A.D. Riddle/bibleplaces.com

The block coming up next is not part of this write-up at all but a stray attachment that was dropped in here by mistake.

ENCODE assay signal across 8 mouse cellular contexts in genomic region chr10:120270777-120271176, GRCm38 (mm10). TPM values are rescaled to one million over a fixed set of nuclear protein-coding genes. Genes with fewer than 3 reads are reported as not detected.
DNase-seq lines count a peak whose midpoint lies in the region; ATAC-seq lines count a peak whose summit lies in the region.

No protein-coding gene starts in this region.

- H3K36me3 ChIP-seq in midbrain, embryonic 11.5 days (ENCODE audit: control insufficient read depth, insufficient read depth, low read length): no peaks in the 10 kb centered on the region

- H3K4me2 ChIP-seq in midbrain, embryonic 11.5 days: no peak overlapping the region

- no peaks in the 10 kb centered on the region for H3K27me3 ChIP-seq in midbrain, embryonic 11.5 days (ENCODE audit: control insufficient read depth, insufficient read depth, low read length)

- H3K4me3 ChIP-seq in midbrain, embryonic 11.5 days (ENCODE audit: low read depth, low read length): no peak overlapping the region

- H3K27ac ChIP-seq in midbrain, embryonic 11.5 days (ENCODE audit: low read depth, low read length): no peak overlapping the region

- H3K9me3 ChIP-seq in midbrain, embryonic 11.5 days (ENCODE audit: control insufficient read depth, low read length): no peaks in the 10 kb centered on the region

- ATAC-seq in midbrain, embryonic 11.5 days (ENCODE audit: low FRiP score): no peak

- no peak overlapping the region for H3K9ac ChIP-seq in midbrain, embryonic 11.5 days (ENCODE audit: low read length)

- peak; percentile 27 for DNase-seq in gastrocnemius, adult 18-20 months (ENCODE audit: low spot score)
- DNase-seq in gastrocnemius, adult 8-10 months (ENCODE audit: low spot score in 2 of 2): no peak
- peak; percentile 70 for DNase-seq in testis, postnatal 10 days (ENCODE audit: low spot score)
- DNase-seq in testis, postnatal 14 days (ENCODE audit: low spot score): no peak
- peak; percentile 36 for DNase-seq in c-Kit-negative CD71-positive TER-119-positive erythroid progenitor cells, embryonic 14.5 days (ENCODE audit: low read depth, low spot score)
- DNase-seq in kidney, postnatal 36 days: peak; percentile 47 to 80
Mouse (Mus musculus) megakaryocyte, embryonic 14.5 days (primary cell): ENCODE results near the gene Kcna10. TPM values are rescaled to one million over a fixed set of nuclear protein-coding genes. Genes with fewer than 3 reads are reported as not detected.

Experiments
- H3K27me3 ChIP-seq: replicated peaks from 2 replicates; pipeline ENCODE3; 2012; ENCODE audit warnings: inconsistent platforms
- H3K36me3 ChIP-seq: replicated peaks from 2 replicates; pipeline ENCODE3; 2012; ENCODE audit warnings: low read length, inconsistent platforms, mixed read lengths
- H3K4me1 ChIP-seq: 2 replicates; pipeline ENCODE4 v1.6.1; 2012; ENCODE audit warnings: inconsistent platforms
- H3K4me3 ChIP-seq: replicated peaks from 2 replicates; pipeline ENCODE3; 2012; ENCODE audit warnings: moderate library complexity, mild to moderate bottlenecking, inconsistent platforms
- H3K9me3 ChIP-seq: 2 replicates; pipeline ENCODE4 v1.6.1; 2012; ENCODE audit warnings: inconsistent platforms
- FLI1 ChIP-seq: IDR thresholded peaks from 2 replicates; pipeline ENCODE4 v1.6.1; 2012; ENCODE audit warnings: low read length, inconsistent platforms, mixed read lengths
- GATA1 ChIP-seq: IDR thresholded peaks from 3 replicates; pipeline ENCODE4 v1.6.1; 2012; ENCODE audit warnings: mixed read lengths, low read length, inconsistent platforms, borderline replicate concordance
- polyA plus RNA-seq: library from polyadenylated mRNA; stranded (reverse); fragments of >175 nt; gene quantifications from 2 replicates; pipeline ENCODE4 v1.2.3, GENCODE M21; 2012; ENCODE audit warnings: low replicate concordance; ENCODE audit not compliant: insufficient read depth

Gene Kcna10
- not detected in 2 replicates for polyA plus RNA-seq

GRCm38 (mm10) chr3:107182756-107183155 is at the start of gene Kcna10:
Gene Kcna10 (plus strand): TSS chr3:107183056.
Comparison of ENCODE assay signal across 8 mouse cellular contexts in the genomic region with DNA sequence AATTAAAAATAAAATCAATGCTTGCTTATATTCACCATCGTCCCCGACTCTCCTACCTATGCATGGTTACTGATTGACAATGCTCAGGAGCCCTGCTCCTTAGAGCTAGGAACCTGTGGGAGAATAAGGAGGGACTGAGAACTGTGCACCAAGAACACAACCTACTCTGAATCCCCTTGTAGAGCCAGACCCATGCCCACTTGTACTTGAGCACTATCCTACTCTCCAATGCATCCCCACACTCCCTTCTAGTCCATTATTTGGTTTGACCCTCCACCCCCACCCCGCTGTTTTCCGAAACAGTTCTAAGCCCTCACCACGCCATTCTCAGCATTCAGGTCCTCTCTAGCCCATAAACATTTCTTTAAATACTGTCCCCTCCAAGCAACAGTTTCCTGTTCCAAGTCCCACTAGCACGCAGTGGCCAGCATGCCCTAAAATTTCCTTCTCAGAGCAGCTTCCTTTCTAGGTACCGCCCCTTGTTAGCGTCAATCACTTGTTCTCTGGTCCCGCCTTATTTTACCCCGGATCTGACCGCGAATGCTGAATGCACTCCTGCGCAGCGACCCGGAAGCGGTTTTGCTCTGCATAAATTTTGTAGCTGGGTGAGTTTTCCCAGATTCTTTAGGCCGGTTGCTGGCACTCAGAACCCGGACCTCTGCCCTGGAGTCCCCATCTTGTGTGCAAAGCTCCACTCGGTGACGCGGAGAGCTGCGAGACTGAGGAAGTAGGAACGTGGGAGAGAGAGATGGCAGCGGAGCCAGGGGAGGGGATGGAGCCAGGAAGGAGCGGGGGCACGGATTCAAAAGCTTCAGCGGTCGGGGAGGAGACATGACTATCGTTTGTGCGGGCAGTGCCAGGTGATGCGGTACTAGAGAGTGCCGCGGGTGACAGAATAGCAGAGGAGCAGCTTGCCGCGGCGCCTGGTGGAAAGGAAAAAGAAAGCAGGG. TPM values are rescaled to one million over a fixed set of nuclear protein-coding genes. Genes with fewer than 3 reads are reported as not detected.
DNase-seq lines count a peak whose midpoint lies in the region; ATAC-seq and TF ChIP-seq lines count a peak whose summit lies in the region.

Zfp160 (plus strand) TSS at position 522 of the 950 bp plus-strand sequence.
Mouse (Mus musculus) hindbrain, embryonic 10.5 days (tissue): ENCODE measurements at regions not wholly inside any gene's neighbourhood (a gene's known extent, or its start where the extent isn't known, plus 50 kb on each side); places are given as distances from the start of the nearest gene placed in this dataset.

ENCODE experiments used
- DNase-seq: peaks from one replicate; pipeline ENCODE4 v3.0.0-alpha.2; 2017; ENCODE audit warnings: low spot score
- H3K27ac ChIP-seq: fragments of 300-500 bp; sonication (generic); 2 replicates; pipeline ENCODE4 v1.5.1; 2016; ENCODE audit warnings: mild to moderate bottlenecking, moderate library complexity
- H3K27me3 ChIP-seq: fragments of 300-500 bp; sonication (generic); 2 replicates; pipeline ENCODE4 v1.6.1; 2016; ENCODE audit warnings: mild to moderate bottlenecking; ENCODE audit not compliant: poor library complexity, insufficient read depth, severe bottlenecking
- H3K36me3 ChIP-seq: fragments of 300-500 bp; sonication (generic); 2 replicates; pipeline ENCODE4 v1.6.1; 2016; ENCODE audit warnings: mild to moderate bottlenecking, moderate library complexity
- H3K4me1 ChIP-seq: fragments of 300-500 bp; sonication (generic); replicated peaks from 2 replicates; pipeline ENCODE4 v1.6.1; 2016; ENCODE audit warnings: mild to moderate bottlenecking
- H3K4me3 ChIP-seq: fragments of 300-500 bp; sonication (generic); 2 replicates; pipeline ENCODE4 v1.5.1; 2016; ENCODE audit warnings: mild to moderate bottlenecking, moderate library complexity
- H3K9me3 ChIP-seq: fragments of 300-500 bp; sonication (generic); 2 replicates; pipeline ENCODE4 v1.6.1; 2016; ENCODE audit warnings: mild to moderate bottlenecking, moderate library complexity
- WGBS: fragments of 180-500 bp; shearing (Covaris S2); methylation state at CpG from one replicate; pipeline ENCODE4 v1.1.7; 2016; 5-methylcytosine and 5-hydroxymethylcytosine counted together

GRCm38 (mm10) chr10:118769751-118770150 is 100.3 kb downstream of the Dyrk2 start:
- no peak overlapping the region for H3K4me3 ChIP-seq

An inscription on the upper rim and lid of the coffin—the earliest known substantial Phoenician inscription—identifies the deceased King Ahiram. Despite the elaborately decorated sarcophagus, the tomb itself was small and roughly carved. Some who reject the identification of Weill’s tombs as a royal necropolis point out that much more elaborate tombs later in the First Temple period are known in Jerusalem. The simplicity of King Ahiram’s and other contemporaraneous royal tombs in the Near East, however, parallel the plain features of the early Iron Age tombs in the City of David. The more elegant Jerusalem tombs, on the other hand, were carved hundreds of years later, when Judah was a more established, prosperous kingdom.